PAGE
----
O'Brien goes it alone
Johnny D's, Somerville, Mass., Sept. 17, 1997
By Jeffrey B. Remz
SOMERVILLE - Bluegrasser Tim O'Brien has hit the road with his back-up band The O'Boys. And he has done it with sister Mollie O'Brien.
But at Johnny D's Wednesday, O'Brien went it alone before an appreciative mid-week crowd.
And O'Brien demonstrated that he was none the worse for wear under this new configuration, heavily leaning on songs from his fine new and aptly titled album, "When No One's Around" and occasionally reaching back into his catalogue.
O'Brien mixed it up musically between bluegrass, country and folk. The first two stylings proved to be the more interesting and adventuresome during the very generous 135-minute, two-set performance.
One of the highlights of the opening set was the bluegrass-based, catchy "Kick Me When I'm Down," where the protagonist laments a friend who takes advantage of his break-up with his woman, eventually winding up in jail after reaching for his gun instead of toothpaste.
The humor extended throughout the evening, both in lyrical content and musical comment. The highlight was "Melancholy Moon Not" in the second set introduced by O'Brien as "a song about songs." And indeed he was right, stringing a zillion song titles or well known lines together. For example, after commenting about Bob Wills's "Big Balls in Cowtown" prior to the song, O'Brien sang, "Where did I find that cow town?/Did it really have big balls."
As for Elvis, "Nobody ever really saw him wear blue suede shoes," O'Brien sang. And he ended it with some traditional yodeling.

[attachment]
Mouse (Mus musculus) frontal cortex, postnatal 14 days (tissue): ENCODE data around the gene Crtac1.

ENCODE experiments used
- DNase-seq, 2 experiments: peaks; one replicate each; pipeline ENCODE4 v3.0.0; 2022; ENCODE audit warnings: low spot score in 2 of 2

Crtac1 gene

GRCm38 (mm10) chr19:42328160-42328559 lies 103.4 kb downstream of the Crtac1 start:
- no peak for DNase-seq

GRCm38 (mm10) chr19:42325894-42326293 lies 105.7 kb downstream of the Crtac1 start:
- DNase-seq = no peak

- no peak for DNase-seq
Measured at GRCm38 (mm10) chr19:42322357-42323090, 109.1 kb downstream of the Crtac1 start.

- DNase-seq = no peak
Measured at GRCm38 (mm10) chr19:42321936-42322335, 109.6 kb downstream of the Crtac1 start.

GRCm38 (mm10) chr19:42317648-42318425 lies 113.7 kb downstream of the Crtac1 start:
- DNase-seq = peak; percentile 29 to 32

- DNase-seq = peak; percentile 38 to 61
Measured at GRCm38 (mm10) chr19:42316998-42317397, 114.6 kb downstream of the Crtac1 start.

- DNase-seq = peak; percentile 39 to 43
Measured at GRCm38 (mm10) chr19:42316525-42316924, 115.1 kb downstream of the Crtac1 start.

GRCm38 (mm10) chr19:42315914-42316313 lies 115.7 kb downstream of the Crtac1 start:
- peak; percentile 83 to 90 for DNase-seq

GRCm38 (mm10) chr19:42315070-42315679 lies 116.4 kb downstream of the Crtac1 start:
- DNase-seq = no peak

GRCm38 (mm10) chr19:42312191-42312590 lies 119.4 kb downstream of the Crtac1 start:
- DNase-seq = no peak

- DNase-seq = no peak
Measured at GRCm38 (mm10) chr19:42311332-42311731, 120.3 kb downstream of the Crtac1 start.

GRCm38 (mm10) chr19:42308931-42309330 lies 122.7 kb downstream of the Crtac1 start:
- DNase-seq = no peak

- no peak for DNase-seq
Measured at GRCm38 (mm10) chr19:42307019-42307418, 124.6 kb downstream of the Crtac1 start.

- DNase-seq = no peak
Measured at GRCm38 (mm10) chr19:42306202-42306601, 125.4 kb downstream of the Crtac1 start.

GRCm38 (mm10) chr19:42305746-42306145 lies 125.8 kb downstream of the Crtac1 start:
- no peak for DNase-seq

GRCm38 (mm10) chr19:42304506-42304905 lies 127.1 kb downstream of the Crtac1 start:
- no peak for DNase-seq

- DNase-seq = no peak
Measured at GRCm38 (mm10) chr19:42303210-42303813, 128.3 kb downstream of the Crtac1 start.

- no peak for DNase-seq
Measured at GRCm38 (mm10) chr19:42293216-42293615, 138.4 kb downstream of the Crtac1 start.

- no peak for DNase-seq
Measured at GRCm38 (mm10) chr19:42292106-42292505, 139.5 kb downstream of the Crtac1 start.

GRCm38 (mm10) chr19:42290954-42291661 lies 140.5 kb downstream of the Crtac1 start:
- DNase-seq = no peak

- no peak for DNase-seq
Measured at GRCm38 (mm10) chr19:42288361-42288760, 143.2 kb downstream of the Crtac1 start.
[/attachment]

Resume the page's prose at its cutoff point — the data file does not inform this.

But don't mistake O'Brien for some comic up there. Yes, he was funny in song and comments (at one point , he "introduced" his band, who, of course, were not there).
One thing O'Brien probably is not making fun of is his good fortunate since moving to Nashville. Numero uno is that one of his songs, "When There's No One Around," (co-written with former Bostonian Darrell Scott) will appear on Garth Brooks's next album, "Sevens."
He also displayed his serious side. "Out on the Rollin' Sea" from the new disc talks about being on the water with the lines "we're passin' through this place each at our different pace/The world is just a journey, it's not our home."
"Don't Be Surprised (Mary and Joseph on Christmas Eve)" lashes out at the "hurtful games" of people with "fear and hate" the end result.
O'Brien's voice was up to the task for the most part, though a bit thin at times.
Musically, the evening proved most entertaining when O'Brien spiced the songs with fiddle and mandolin. At a few points where the pacing seemed to slacken, O'Brien smartly changed gears with a different instrument and sound.
O'Brien did not go it totally alone. During the three-song encore of Jimmie Rodgers's "California Blues," Hank Williams's "Your Cheatin' Heart" and "Deep Ellum Blues," fiddler Matt Glaser joined the festivities, fleshing out the sound even more in a spirited segment.
O'Brien may be going through even more musical permutations in the next year as one O'Boy is leaving, but O'Brien showed no matter who he is with - even himself - he can deliver.